What does all of this mean for us today? Its implications are clear. While his defeat was secured “by the blood of the Lamb,” the dragon continues to wage war against God’s people today. He will accuse. He will lie. He will conceal the truth. He will tempt. He will, as God permits, continue to shed the blood of God’s martyrs. We are involved in deadly warfare. But we have been given a weapon of certain victory in the gospel of Jesus Christ.

Satan’s accusations and temptations are powerless in the shadow of the cross.

When Satan tempts me to despair,

and tells me of the guilt within,

upward I look and see him there

who made an end to all my sin.


Because the sinless Saviour died,

my sinful soul is counted free,

for God, the just, is satisfied

to look on him and pardon me,

to look on him and pardon me.

Christian, fight the temptation and the accusations of the devil with the blood of the Lamb. The gospel of Jesus Christ is the means by which we overcome. As you face temptation and accusation this Christmas season, look beyond the manger to the cross of Calvary. Look to the empty tomb and find hope, joy, and forgiveness in the crucified and risen Jesus Christ.

Today, there are all sorts of strange theologies of spiritual warfare. All sorts of weird and wonderful strategies against the forces of darkness are promoted. But we are told here exactly how to wage war against the forces of darkness: “by the blood of the Lamb.” How did God deliver you “from the domain of darkness”? How did he transfer you “to the kingdom of his beloved Son”? He did so through the gospel, by which you “have redemption, the forgiveness of sins” (Colossians 1:13). That same gospel is your ongoing hope as you face temptation and accusation. You are accepted in the beloved, regardless of the accusations the dragon casts your way.

Unbeliever, the dragon wants to blind your mind to the truth of the gospel. If you do not receive the victory of Michael and his angels, he will succeed. But victory against the dragon can be embraced “by the blood of the Lamb.” You can receive forgiveness of sins because Christ died. You can receive the promise of eternal life because he rose again. You can receive hope in this life, and the life to come, because he rules from the right hand of his Father in heaven. Repent of your sins. Believe in the crucified and risen Lord Jesus Christ and you will be saved.

The Dragon’s Desperation

The dragon tried for centuries to stop the birth of Messiah. He failed. He fought hard against Michael and his angels in the heavenly warfare. He failed again. In desperation, he turned his full attention to the people of God: “Therefore, rejoice, O heavens and you who dwell in them! But woe to you, O earth and sea, for the devil has come down to you in great wrath, because he knows that his time is short!” (v. 12).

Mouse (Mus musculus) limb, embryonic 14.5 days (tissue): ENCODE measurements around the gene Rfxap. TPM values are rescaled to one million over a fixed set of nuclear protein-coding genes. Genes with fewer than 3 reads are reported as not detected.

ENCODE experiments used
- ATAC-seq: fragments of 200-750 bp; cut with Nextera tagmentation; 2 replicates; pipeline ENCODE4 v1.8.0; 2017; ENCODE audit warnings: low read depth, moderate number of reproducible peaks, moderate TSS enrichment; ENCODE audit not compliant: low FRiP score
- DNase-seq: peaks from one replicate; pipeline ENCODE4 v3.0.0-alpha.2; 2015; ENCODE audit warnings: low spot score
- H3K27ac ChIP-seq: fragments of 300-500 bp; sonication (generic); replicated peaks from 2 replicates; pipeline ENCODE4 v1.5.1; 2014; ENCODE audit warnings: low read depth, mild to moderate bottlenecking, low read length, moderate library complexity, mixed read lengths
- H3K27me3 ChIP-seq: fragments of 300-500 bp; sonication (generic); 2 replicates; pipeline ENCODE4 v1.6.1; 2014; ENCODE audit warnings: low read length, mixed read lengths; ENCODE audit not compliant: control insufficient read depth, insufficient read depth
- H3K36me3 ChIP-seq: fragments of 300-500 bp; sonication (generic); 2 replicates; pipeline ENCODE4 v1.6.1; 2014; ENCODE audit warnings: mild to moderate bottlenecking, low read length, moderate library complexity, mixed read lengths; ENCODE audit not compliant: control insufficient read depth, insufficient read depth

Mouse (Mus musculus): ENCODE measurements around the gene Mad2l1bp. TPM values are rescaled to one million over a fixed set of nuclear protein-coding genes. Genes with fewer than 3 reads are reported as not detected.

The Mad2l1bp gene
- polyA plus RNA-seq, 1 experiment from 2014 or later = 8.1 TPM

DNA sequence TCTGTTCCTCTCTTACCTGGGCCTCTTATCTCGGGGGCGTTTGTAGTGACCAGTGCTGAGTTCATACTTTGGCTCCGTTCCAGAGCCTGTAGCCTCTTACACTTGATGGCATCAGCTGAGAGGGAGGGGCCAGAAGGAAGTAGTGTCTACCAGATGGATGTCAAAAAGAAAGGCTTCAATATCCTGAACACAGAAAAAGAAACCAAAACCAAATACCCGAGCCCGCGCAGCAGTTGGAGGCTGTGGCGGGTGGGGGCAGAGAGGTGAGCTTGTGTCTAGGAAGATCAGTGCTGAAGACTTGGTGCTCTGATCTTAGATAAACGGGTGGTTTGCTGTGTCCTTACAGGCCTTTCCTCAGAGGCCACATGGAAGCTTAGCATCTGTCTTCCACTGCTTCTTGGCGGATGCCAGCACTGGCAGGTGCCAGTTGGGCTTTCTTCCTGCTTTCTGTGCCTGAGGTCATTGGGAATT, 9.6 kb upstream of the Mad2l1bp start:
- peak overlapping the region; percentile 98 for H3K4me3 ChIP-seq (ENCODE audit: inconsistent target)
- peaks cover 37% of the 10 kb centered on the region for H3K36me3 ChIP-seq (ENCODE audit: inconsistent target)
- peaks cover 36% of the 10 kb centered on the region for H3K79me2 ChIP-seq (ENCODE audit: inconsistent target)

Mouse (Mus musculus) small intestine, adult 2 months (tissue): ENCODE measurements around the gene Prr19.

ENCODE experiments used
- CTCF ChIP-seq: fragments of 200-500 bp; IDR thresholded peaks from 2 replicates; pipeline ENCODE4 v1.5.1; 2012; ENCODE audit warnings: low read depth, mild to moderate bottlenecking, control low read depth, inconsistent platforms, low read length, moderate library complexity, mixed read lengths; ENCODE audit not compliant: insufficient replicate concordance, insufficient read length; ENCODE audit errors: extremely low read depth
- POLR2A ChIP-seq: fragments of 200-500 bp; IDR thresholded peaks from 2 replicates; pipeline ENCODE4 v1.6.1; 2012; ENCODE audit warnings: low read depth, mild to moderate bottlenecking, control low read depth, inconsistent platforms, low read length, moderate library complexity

Once again, this prophetic vision had specific fulfilment at a specific time. It is not our goal in these studies to consider the minutiae of the prophecy. The basic principle is clear: The dragon was angry that he was defeated again and, in desperation, he turned his fury on the people of God. We will next time what that looked like but, for now, learn a basic principle from this.

The dragon hates God and all who belong to God. Given the opportunity, he will do everything he can to destroy God’s people. The war in which we are involved is very real and the stakes are high. We fight a fearsome enemy who hates and wishes to utterly destroy us. We must be on our guard. We must arm ourselves with the gospel to fight against the devil.

When I preached vv. 1–6 at our church, just weeks before Christmas 2021, I challenged the children in our church to take a toy or model dragon, if they had one, and put it with the nativity scene under the Christmas tree. Several members sent me photos of dragon-accompanied nativity sets. When I shared the photos with our elders, one of them wrote, “This biblical realism is a necessary antidote to traditional sentimentalism.” He was correct.

Christmas is a time of great sentimentalism. It is a time of holiday cheer and humanitarian goodwill. It is a time of fun with family and friends. It is a time of giving and joy. If we are not careful, we can lose sight of the fact that, even at this time of the year, we are engaged in a bitter war against a terrible enemy. We need to be reminded of that so that, at this time of year, as at any time of year, we embrace the gospel, which is the only means of victory against the dragon and his angels. Will you embrace Christ’s victory by embracing his gospel today?